"I was the home pitcher so I came out first and all the scouts see this big, tall kid they are going to put their gun on me," Loubier recalled. "The first pitch I throw is 94. Everyone was like, ‘Who is this kid?’All the scouts looked over are our guns wrong? The next one is 94. They were like, ‘OK, this is an actual thing.’ My dad told me after the fact all those guys were on the phone calling their local cross-checkers. They were like, ‘What did we miss here?’ Throughout that game they were taking video from both sides, taking notes. It was crazy. That day changed my life for sure. I definitely wouldn’t have been drafted if I wasn’t going up against that kid.

"Everything completely changed."

One of those in attendance was Hargett.

"I walked out there and I’m like, ‘Who is this?’ It’s funny because his name is Stephen Blake Loubier. Some people were calling him Blake. Others were calling him Stephen. I was taking notes on a guy I didn’t even know his name," the Red Sox scout said. "The rains came in like the third inning, like Biblical rain, so I ran to my car and I was just thinking I had to get back to see this guy.

"The second time I saw him I went back and I saw him in the parking lot and said hello. I knew that night I needed to meet this kid’s family because I was late for the dance. His grandfather and his uncle were there. One had a Patriots hat on and one had a Red Sox shirt on."

The wheels were in motion, the kind of wheels all parties involved never thought would be an option for Loubier.

HERE COMES THE DRAFT

The college choices changed, but fortunately for the big righty the fastball velocity remained the same. He was looking like one of the top high school pitchers in the draft, but the feeling was still foreign for Loubier. "I kept going through the year and a lot of scouts kept coming for the first time. It was just all super new to me," he noted.

Hargett knew this was going to be a target for the Red Sox, a notion confirmed after bringing in other members of the Sox' scouting department -- such as Tom Kotchman, Fred Petersen, Paul Toboni and Mike Rikard -- to see what he was seeing.

"I saw him five times in the spring, on purpose. I specifically wanted to make sure who else was in there. He was the guy I definitely wanted. … I knew he wanted to play," the Sox scout said. "I knew it wasn’t going to be cheap. This is a really smart kid. But if anyone was going to have a choice I felt like we would be his No.1 choice.I just felt like if we could get this guy to the dance, we would have a chance."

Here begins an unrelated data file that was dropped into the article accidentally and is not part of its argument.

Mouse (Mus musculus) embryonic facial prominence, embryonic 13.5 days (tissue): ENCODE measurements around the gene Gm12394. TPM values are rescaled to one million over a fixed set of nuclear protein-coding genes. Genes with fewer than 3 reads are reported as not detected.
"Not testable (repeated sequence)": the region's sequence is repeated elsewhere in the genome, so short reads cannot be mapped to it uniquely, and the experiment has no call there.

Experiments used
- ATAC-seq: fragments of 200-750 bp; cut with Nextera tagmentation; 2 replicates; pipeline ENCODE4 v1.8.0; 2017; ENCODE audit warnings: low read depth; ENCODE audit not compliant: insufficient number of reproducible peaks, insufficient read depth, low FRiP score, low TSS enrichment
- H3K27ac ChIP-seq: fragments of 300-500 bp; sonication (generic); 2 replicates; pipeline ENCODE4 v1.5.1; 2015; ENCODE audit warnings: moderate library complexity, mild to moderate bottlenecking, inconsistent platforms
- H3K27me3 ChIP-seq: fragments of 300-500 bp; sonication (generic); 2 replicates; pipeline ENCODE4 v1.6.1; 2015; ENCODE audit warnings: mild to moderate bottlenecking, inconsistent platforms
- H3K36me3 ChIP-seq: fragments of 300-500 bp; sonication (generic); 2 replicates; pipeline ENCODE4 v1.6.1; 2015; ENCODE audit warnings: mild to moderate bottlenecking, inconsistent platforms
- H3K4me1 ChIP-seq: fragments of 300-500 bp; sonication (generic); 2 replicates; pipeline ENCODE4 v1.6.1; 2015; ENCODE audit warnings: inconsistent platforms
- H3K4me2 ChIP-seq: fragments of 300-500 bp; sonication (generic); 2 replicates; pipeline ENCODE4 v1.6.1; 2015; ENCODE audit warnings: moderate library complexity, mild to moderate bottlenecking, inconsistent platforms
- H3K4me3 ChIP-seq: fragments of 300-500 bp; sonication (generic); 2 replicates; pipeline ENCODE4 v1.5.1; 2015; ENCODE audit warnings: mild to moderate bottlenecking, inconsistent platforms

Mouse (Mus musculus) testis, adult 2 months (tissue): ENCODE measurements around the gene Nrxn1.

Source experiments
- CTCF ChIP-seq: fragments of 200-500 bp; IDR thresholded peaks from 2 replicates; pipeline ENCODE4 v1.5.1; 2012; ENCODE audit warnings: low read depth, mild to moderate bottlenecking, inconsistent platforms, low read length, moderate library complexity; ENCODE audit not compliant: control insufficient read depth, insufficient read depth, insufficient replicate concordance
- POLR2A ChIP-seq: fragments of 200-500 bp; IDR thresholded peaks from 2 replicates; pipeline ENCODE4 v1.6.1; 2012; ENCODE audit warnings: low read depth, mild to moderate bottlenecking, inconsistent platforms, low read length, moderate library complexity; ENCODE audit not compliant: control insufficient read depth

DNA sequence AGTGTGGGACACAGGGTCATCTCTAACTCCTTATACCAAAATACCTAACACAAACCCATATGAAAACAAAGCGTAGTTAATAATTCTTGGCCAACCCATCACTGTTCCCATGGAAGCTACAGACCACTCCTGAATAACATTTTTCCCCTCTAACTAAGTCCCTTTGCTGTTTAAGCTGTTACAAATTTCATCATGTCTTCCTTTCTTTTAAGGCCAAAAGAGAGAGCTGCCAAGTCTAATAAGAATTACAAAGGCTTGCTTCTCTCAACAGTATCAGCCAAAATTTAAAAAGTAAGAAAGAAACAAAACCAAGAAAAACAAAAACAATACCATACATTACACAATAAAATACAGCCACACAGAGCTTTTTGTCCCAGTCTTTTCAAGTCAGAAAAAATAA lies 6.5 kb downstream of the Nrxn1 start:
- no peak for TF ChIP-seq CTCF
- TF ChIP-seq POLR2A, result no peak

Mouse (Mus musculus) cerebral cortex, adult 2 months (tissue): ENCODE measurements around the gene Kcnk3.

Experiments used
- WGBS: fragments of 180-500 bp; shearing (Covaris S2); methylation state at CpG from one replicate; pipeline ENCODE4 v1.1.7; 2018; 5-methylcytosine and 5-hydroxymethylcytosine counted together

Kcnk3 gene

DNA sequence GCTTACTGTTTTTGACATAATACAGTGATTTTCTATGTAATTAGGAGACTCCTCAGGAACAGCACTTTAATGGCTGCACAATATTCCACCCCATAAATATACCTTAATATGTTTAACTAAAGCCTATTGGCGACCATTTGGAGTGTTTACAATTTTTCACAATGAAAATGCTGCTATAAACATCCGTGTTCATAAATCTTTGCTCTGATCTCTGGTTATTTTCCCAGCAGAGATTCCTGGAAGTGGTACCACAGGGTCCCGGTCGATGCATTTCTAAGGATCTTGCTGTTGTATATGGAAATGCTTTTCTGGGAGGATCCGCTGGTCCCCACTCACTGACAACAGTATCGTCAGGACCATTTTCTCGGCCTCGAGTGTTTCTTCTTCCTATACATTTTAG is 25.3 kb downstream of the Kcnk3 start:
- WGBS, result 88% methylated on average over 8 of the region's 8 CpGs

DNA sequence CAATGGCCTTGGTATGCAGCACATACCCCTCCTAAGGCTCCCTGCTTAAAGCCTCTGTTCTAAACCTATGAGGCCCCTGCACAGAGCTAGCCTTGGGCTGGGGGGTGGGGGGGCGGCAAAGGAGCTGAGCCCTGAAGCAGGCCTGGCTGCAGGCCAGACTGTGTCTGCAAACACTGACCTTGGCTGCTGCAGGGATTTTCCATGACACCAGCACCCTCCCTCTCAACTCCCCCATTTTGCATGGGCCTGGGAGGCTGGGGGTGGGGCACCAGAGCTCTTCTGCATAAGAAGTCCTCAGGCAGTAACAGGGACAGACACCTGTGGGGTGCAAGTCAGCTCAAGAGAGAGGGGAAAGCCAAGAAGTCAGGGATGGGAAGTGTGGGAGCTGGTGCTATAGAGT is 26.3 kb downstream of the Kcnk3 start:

He was right. 

Teams were showing interest in Loubier, offering him the idea that he might be selected somewhere between Rounds 4 and 7. But the Red Sox were always the team seemed destined to make that college vs. pro choice the most difficult. They were the team, after all, that had given the pitcher his best taste of what might be ahead.

Three weeks before the draft he got to pitch on the Fenway Park mound.

"It was insane," he remembered. "I thought I was going to be so nervous. You’re throwing on the mound at probably one of most historic places in the whole world and it’s probably my most favorite places on planet Earth. I’ve begged my parents to take me to a game there every summer, every year. Now I’m getting a chance to go out there and play. I thought I was going to be super on edge and super wild … I don’t understand what happened but as soon as I toed the rubber I relaxed and threw probably the best bullpen of my whole life. It was probably the top moment of my life, that and getting drafted."

The draft day came and it went. The Red Sox had gotten their man ... almost. There was that last bit of convincing that needed to be done in order to keep him from choosing college. No matter what the round, Loubier had the number he needed in order to get him signed. It was the kind of money that would only be a pipe dream for players not getting their name called in the only five rounds this year -- half a million dollars.

"It never moved," said Loubier, who enlisted his current agent Tom O'Connell to close out the deal during that first week of July last year. "The day they got drafted they knew what it was and it was that when I signed.

"I 100 percent would have gone to college (under the current system). It’s really crazy to think. Thinking about going there now, I couldn’t even imagine going to college now. It just seems so different from what my life has become, pro ball seems like the only decision I could have made."